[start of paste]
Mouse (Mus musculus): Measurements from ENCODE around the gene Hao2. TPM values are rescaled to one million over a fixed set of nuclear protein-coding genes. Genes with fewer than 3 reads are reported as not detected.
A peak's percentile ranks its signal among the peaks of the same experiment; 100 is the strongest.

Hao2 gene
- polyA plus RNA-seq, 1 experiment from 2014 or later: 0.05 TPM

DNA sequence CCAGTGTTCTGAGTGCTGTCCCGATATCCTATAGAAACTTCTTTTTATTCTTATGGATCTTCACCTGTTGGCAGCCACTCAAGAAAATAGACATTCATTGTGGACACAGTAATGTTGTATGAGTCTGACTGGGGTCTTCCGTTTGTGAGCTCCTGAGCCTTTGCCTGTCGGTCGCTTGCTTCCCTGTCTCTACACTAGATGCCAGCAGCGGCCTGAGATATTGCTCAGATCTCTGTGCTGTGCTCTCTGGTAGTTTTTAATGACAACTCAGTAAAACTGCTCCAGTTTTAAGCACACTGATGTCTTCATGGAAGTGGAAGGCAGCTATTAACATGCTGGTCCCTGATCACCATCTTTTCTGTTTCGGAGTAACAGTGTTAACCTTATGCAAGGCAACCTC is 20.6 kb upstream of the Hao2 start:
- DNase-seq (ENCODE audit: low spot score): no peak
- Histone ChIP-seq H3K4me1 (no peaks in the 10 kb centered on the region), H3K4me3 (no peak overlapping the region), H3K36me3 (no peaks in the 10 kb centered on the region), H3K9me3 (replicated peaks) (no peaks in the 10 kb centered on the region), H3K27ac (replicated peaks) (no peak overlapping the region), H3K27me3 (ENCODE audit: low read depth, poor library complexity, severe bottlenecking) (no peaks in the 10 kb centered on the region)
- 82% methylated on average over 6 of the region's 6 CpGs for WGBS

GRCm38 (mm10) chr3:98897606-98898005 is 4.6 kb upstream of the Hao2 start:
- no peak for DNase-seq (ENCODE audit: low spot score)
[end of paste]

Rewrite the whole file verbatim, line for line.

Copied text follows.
Mouse (Mus musculus): Measurements from ENCODE around the gene Hao2. TPM values are rescaled to one million over a fixed set of nuclear protein-coding genes. Genes with fewer than 3 reads are reported as not detected.
A peak's percentile ranks its signal among the peaks of the same experiment; 100 is the strongest.

Hao2 gene
- polyA plus RNA-seq, 1 experiment from 2014 or later: 0.05 TPM

DNA sequence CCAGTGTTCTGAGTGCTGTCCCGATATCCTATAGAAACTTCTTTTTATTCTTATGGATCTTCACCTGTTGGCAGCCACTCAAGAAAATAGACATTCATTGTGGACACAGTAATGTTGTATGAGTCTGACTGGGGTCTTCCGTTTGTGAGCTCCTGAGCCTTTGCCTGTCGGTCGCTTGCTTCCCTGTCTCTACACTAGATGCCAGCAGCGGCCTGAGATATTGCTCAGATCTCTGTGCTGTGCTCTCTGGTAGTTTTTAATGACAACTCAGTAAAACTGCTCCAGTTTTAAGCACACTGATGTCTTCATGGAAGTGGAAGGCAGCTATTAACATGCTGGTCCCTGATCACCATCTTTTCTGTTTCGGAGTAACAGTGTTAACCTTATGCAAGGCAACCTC is 20.6 kb upstream of the Hao2 start:
- DNase-seq (ENCODE audit: low spot score): no peak
- Histone ChIP-seq H3K4me1 (no peaks in the 10 kb centered on the region), H3K4me3 (no peak overlapping the region), H3K36me3 (no peaks in the 10 kb centered on the region), H3K9me3 (replicated peaks) (no peaks in the 10 kb centered on the region), H3K27ac (replicated peaks) (no peak overlapping the region), H3K27me3 (ENCODE audit: low read depth, poor library complexity, severe bottlenecking) (no peaks in the 10 kb centered on the region)
- 82% methylated on average over 6 of the region's 6 CpGs for WGBS

GRCm38 (mm10) chr3:98897606-98898005 is 4.6 kb upstream of the Hao2 start:
- no peak for DNase-seq (ENCODE audit: low spot score)